Camren Vaughn checks his spelling of the word “house” as he works on a coloring project in Erin Murch's kindergarten class at South Heights Elementary School in Henderson, Ky. on Nov. 30, 2011. (Darrin Phegley/AP)

James H. Quigley is the former CEO of Deloitte Touche Tohmatsu Limited and currently a senior partner in its U.S. member firm. He is also co-author of As One: Individual Action, Collective Power.

America’s students deserve better.

In 2009, the percentage of 16 to 24-year olds who failed to complete high school was slightly over 8 percent—a figure that has been dropping, but is still too high. In December, the Washington Post’s Donna St. George reported that, in the D.C. area, African American students are suspended two-to-five times as often as whites. Meanwhile, overall competency among American students—crossing geographic and socioeconomic boundaries—continues to fall behind those of other developed countries.

America’s schools, in short, are failing on three critically important fronts: retention, fairness and competitiveness.

As CEO of Deloitte for nearly a decade, I learned that, for any initiative to truly have an impact, there must be collective action behind it—a group of people working productively together toward a shared goal. This is what I call “As One,” individual action combined into collective power to implement change.

New accountability laws, increased school funding, and a greater use of digital technology for instruction, among other proposed improvements, will only be successful with strong, collective leadership in our schools. While our principals and superintendents may have a clear idea of what needs to be done, they cannot implement change on their own. Principals must be trained and empowered to be able to drive collective action on the part of their faculty focused on shared goals of student achievement.

Impending reforms will only have a lasting impact if superintendents can create a systemic leadership framework to support their principals and aspiring school leaders. This framework must be based on a defined leadership strategy that includes a variety of leadership development opportunities and is supported and reinforced through traditional talent management processes. Some of the key leadership development opportunities include:

Formal Learning: Principals and superintendents, like any effective leader, should have the opportunity to participate in formal leadership development learning programs to stay ahead of strategic and technological trends.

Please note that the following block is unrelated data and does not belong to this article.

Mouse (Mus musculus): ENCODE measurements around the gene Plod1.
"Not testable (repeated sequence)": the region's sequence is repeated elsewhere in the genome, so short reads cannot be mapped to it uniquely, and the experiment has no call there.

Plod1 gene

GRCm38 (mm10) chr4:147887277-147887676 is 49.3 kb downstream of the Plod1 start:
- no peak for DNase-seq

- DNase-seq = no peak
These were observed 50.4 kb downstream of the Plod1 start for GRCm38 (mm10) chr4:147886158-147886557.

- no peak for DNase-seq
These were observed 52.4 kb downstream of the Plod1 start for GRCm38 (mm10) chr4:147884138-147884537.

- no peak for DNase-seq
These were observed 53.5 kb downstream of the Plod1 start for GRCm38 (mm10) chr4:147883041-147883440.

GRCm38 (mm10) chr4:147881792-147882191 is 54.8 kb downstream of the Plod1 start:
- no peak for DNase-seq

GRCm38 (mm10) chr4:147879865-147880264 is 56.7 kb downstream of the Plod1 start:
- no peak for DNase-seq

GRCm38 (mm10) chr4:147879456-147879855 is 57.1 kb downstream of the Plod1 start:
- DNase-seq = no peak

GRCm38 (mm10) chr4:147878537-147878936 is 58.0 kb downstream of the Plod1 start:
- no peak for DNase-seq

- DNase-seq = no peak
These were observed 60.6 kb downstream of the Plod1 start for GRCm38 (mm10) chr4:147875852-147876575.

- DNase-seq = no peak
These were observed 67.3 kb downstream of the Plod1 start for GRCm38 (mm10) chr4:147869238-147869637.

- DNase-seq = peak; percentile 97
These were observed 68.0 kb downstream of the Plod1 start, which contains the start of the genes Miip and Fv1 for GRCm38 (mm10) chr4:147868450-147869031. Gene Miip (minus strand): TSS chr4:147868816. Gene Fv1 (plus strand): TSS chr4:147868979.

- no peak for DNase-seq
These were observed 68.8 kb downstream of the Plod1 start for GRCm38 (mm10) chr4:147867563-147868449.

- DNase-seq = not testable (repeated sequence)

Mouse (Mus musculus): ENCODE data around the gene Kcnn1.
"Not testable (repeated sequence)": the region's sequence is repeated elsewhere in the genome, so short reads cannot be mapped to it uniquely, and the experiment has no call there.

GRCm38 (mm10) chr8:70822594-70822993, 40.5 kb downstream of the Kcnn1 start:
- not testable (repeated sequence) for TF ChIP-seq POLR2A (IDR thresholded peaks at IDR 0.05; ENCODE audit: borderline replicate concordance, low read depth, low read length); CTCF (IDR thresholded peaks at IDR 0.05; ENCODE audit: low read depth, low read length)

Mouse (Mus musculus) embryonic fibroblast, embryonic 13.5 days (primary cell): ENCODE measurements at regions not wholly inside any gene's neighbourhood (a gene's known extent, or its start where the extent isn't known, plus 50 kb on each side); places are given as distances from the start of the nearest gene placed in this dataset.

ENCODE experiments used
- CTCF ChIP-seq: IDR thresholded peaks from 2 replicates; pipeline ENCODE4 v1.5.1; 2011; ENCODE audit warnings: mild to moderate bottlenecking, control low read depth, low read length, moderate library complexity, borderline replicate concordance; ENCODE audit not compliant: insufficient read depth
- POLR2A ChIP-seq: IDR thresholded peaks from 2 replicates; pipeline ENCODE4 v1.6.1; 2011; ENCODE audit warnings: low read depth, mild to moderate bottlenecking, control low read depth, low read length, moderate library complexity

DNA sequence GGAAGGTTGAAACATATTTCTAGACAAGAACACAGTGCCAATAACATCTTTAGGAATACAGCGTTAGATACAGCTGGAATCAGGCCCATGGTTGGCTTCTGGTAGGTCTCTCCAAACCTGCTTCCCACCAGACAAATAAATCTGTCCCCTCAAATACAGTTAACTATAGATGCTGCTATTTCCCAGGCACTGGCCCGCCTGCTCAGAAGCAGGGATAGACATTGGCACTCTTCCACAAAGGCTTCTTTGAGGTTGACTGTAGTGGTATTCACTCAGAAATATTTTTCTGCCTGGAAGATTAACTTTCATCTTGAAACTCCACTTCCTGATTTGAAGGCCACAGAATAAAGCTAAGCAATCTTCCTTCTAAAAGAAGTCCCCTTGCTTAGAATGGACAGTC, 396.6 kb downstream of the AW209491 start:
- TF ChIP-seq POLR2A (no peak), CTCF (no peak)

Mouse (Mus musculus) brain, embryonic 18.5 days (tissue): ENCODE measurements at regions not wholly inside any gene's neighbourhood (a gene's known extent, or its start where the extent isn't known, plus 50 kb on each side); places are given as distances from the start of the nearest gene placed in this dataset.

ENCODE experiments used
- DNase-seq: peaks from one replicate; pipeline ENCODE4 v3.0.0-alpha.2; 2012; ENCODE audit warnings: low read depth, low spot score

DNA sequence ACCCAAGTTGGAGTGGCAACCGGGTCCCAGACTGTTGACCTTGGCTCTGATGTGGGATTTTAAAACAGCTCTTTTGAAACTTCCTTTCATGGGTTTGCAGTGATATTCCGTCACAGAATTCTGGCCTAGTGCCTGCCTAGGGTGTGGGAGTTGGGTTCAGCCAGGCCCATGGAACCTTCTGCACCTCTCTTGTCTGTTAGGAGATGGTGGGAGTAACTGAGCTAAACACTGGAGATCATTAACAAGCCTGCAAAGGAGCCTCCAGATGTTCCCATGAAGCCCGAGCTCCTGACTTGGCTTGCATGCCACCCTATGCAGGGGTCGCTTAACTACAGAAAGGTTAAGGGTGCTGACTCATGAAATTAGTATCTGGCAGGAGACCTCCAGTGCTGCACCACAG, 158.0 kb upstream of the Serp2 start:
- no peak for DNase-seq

Mentoring: To complement formal learning, principals and superintendents could benefit from connections with those outside of their field, including members of the business community. Business leaders are an important stakeholder in our education system, and their active involvement in leadership mentoring could constructively bring another significant player in the “As One” pursuit for excellence in education.

Knowledge Sharing: Another piece of the puzzle is participation in communities of practice, which could include periodic “town hall” or public group meetings with principals, superintendents or subject matter experts from various areas, focusing on critical leadership skill gaps and targeted leadership challenges. This is the pinnacle of knowledge sharing and connecting with peers on what has worked and understanding where there might be opportunity for improvement.

Principals and administrators can also learn from some select high-performing public schools. Take two public schools in Dallas as an example: The School of Science and Engineering Magnet (SEM) and School for the Talented and Gifted Magnet, both of which were named the top spots on Newsweek’s 2011 public high school rankings. Both schools also made it to the top of the national list for the Washington Post’s High School Challenge.

SEM was rated 100 percent on college-ready student performance by U.S. News & World Report (a measure of the degree to which students master some college-level material). This can be attributed to the School’s leadership philosophy that very much mirrors a collective leadership approach. In fact, the School’s principal, Jovan C. Wells, shared on the school’s Web site that, “The teaching staff at SEM share a common goal of preparing our students for the rigorous demands that today’s colleges of science and engineering place on students”—a statement that truly embodies the importance of the “As One” leadership model.

Reflecting on today’s education challenges, “As One” behavior can begin with a small step. That effort can be sustained by a leadership framework embedded into our school systems. This is not a new idea, but it deserves renewed emphasis and commitment.